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Genome-Wide SNP Identification and Characterization in Two Soybean Cultivars with Contrasting Mungbean Yellow Mosaic India Virus Disease Resistance Traits

  • Chandra Bhan Yadav ,

    Contributed equally to this work with: Chandra Bhan Yadav, Priyanka Bhareti

    Affiliation National Institute of Plant Genome Research, New Delhi, India

  • Priyanka Bhareti ,

    Contributed equally to this work with: Chandra Bhan Yadav, Priyanka Bhareti

    Affiliation Department of Genetics and Plant Breeding, Govind Ballabh Pant University of Agriculture and Technology, Pantnagar, Uttarakhand, India

  • Mehanathan Muthamilarasan,

    Affiliation National Institute of Plant Genome Research, New Delhi, India

  • Minakshi Mukherjee,

    Affiliation National Institute of Plant Genome Research, New Delhi, India

  • Yusuf Khan,

    Affiliation National Institute of Plant Genome Research, New Delhi, India

  • Pushpendra Rathi,

    Affiliation Department of Genetics and Plant Breeding, Govind Ballabh Pant University of Agriculture and Technology, Pantnagar, Uttarakhand, India

  • Manoj Prasad

    manoj_prasad@nipgr.ac.in

    Affiliation National Institute of Plant Genome Research, New Delhi, India

Genome-Wide SNP Identification and Characterization in Two Soybean Cultivars with Contrasting Mungbean Yellow Mosaic India Virus Disease Resistance Traits

  • Chandra Bhan Yadav, 
  • Priyanka Bhareti, 
  • Mehanathan Muthamilarasan, 
  • Minakshi Mukherjee, 
  • Yusuf Khan, 
  • Pushpendra Rathi, 
  • Manoj Prasad
PLOS
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Abstract

Mungbean yellow mosaic India virus (MYMIV) is a bipartite Geminivirus, which causes severe yield loss in soybean (Glycine max). Considering this, the present study was conducted to develop large-scale genome-wide single nucleotide polymorphism (SNP) markers and identify potential markers linked with known disease resistance loci for their effective use in genomics-assisted breeding to impart durable MYMIV tolerance. The whole-genome re-sequencing of MYMIV resistant cultivar ‘UPSM-534’ and susceptible Indian cultivar ‘JS-335’ was performed to identify high-quality SNPs and InDels (insertion and deletions). Approximately 234 and 255 million of 100-bp paired-end reads were generated from UPSM-534 and JS-335, respectively, which provided ~98% coverage of reference soybean genome. A total of 3083987 SNPs (1559556 in UPSM-534 and 1524431 in JS-335) and 562858 InDels (281958 in UPSM-534 and 280900 in JS-335) were identified. Of these, 1514 SNPs were found to be present in 564 candidate disease resistance genes. Among these, 829 non-synonymous and 671 synonymous SNPs were detected in 266 and 286 defence-related genes, respectively. Noteworthy, a non-synonymous SNP (in chromosome 18, named 18-1861613) at the 149th base-pair of LEUCINE-RICH REPEAT RECEPTOR-LIKE PROTEIN KINASE gene responsible for a G/C transversion [proline (CCC) to alanine(GCC)] was identified and validated in a set of 12 soybean cultivars. Taken together, the present study generated a large-scale genomic resource such as, SNPs and InDels at a genome-wide scale that will facilitate the dissection of various complex traits through construction of high-density linkage maps and fine mapping. In the present scenario, these markers can be effectively used to design high-density SNP arrays for their large-scale validation and high-throughput genotyping in diverse natural and mapping populations, which could accelerate genomics-assisted MYMIV disease resistance breeding in soybean.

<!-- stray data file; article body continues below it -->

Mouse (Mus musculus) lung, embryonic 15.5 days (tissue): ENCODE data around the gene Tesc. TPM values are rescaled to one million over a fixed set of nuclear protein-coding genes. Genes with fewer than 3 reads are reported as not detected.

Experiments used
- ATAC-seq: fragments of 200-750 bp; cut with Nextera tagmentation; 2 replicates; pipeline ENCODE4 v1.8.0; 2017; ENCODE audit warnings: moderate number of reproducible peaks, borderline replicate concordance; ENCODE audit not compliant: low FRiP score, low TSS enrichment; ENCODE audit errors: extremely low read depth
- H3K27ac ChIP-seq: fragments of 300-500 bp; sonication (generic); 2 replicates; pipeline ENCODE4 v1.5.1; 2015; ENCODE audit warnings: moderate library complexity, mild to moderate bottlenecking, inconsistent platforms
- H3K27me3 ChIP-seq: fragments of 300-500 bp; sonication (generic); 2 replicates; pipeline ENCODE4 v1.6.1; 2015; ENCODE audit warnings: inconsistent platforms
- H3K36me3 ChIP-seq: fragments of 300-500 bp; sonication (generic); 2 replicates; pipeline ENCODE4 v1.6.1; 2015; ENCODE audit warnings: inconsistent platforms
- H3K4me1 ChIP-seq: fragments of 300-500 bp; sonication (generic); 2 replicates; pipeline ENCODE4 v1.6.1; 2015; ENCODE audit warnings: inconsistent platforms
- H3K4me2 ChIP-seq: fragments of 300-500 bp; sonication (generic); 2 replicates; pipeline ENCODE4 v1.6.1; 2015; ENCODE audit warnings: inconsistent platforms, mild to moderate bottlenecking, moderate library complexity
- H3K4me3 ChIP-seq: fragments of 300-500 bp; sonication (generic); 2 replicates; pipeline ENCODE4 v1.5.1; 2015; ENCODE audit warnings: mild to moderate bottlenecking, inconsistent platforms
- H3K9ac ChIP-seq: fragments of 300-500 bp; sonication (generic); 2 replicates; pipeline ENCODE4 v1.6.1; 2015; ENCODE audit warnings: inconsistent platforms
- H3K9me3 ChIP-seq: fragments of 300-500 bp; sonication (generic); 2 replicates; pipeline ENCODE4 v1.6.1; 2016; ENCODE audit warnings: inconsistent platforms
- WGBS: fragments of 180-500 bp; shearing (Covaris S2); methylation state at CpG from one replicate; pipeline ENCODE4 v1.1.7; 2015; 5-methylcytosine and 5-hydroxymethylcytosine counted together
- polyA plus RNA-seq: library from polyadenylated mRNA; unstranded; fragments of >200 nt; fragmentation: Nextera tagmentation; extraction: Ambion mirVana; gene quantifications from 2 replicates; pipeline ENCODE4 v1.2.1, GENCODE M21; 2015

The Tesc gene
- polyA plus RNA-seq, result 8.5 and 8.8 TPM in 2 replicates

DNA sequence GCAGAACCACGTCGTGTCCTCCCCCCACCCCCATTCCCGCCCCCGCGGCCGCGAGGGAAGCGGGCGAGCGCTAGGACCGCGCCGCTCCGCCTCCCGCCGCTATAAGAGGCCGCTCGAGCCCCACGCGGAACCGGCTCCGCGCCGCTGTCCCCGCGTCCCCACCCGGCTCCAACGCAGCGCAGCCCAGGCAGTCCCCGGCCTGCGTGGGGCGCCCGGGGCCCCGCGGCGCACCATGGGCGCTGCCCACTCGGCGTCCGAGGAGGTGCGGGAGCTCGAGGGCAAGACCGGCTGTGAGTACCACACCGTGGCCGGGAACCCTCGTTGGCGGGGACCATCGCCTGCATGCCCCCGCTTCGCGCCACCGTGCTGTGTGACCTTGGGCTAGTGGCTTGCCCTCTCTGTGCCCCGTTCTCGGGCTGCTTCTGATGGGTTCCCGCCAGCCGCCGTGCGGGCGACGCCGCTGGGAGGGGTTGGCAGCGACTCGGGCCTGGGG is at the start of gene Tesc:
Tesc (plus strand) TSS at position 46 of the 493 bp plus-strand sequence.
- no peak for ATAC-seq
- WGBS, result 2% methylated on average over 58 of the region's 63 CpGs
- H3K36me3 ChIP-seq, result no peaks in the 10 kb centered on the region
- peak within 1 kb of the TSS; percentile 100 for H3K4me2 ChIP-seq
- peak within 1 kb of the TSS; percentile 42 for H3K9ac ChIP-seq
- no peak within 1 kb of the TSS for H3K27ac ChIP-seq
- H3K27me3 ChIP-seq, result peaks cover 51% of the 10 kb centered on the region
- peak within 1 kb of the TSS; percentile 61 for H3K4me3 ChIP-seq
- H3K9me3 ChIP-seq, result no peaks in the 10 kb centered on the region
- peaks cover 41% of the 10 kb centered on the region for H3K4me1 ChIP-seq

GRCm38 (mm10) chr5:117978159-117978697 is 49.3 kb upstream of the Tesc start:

Introduction

Mungbean Yellow Mosaic Virus is one of the most destructive as well as widely distributed plant pathogenic viruses belonging to the family Geminiviridae. This virus causes yellow mosaic disease in legumes and particularly in India, the yields of several legume crops including blackgram (Vigna mungo), mungbean (Vigna radiata), cowpea (Vigna unguiculata) and soybean (Glycine max) are challenged by Mungbean Yellow Mosaic India Virus (MYMIV). Among legumes, soybean is an economically important crop in which MYMIV causes devastating yield losses [13]. MYMIV is transmitted by whitefly (Bemisia tabaci) and possesses bipartite, single stranded, circular DNA genome referred as DNA A and DNA B [4]. Both the genomes are of 2.5–2.7 kb in size and encode necessary components for replication, movement and symptom development [5,6]. Since 1970s, MYMIV is posing a major threat to Indian soybean cultivation and it is reported to spread throughout India in alarming proportions [7]. Therefore, it is imperative to generate elite soybean varieties with durable tolerance to MYMIV, either through molecular breeding or transgene-based approaches.

MYMIV is not sap-transmissible and transmission of these viruses by DNA abrasion was not reported. Thus, screening of host population depends on whitefly transmission, which varies with efficacy of transmission, vector biotype, growth conditions of the host, host-vector relationship and environment [8]. Although dissecting-out the genes that confer resistance to MYMIV is the proven way for controlling this disease, identifying the source of genetic resistance is a challenging task. In this scenario, wild-type soybean accessions could be a potential source of resistance, but high linkage drag along with partial sterility hinders the use of these wild accessions in breeding programmes. Due to complex genome architecture of soybean, there will be high interactions among the locus controlling different traits (agronomic and disease resistance), where linkage drag has been reported [911]. Therefore, a large-scale screening is necessary to identify stable source of resistance among the cultivated genotypes to facilitate the breeding for MYMIV resistance.